Support: Ms. Monica Willard, United Religions Initiative

Panelists:

  • H.E. Ambassador Francisco Duarte Lopes, Permanent Representative of Portugal to the UN in New York
  • Dr. Abbas Barzegar, Director, The Horizon Forum
  • Mr. Cooper Christiancy, JD, Research and Advocacy Advisor to the United Nations Special Rapporteur on contemporary forms of racism
  • Ms. Vanessa Griddine-Jones, JD, LL.M., Executive Director, Congressional Black Caucus Institute
  • Ms. Audrey Kitagawa, JD, President/Founder of the International Academy for Multicultural Cooperation 
  • Dr. Abubakar Kabwogi, Founding Secretary General, Africa Council of  Religious Leaders

Q&A

12:10 Concluding Remarks 

Drawing from the Symposium discussions, highlighting key points and recommendations to end the systemic injustices of racism, the legacy of colonialism and slavery

  • Ms. Quinn Wonderling and Ms. Audri Scott Williams, Symposium Moderators
  • Dr. Ryan Smith, Chair, Symposium Planning Group and Programme Executive, Ecumenical Office to the UN and Representative to UN Headquarters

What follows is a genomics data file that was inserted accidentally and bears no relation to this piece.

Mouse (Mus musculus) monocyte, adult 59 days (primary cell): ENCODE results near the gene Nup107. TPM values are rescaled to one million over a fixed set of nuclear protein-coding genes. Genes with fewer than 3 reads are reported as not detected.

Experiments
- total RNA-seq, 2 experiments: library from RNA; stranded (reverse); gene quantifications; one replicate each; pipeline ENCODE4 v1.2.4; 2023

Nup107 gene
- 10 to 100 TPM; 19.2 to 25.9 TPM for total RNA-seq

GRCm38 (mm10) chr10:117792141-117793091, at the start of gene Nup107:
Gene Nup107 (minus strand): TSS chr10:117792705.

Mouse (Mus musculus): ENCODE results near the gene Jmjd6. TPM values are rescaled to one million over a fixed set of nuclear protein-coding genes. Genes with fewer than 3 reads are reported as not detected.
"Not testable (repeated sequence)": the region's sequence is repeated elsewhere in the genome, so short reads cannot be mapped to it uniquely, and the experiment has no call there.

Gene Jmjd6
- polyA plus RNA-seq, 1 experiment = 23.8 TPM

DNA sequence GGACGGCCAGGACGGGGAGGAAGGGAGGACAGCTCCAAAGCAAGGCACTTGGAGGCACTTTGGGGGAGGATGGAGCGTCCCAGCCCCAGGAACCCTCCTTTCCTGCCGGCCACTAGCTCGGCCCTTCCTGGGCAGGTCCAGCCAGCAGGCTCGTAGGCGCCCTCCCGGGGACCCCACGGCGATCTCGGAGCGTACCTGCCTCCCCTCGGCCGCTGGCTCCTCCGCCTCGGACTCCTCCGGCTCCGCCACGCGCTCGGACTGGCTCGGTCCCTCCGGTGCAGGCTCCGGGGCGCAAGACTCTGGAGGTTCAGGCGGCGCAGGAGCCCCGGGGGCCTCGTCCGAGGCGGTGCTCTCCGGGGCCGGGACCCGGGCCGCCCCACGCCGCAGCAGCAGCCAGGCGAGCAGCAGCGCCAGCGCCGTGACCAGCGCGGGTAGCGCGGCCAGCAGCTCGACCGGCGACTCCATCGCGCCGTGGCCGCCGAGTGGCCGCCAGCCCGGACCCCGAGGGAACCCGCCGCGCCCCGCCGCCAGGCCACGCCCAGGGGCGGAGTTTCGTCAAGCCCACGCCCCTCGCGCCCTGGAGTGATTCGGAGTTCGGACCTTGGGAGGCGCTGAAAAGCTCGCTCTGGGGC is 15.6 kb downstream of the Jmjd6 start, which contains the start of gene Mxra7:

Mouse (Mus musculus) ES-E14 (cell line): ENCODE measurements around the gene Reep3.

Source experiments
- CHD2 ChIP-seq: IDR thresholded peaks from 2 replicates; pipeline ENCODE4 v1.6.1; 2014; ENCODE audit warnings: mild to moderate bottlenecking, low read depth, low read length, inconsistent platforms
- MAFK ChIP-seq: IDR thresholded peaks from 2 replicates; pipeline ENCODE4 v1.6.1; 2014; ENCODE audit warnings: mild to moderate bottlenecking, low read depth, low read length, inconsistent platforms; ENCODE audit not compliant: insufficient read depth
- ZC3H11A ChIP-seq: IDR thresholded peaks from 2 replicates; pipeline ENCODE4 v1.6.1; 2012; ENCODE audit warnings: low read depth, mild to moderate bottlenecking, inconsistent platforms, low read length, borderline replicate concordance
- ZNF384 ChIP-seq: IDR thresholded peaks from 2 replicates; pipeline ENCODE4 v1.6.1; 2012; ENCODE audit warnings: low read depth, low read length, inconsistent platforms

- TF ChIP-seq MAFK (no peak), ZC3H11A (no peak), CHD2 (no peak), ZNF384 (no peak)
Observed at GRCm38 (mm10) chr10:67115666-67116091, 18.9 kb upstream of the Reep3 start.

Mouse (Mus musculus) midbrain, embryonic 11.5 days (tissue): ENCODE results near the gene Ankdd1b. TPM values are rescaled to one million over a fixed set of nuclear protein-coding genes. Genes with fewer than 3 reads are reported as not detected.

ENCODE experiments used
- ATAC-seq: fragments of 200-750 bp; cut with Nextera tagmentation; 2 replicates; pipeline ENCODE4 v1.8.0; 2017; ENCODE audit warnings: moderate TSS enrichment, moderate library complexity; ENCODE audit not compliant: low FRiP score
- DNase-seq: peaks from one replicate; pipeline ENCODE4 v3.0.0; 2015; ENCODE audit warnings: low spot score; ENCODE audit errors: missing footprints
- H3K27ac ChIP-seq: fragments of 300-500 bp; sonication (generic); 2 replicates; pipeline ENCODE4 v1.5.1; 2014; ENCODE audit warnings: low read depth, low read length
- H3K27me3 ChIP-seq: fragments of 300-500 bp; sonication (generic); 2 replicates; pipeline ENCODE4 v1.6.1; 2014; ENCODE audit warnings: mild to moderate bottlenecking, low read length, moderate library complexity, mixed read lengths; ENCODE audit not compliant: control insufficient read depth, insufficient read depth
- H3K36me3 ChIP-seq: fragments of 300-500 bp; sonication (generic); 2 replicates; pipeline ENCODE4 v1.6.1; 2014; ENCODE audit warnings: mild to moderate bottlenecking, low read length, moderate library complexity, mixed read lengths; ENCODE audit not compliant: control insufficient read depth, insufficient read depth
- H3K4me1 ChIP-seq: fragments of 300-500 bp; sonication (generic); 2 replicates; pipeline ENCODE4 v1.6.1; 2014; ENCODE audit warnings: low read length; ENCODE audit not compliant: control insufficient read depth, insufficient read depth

• Ms. Ana Jimenez, UN Inter-agency Task Force on Religion and Sustainable Development

MORE ABOUT THE SYMPOSIUM:

The 8th Annual Symposium on the Role of Religion and Faith-based Organizations in International Affairs, entitled
“Mobilizing Moral Influence and Governance to End the Systemic Injustices of Racism, the legacy of Colonialism and Slavery”, will be held virtually 8:00 – 12:30 EDT on Tuesday 25 January 2022.

This edition of the Symposium will focus on the urgent need to transform our world, exposing and redressing the systemic injustices of racism, colonialism and slavery that continue to pervade all aspects of society – local, national and international.  As a common table bringing together institutions of governance and of moral and cultural influence, it will explore how the lingering historical injustices shape the social inequalities that have been exposed by crises of global proportions including Covid-19.

The Symposium also aims to contribute to a move towards healing and reconciling our world. It will identify solutions and concrete recommendations for how the UN and governments, in partnership with religious bodies, faith-based groups and other stakeholders, can foster an antiracist and anticolonialist society – a society based on the genuine embrace of the whole human family as one humanity, bound by the imperative of respect of every person’s dignity and inalienable worth.

Context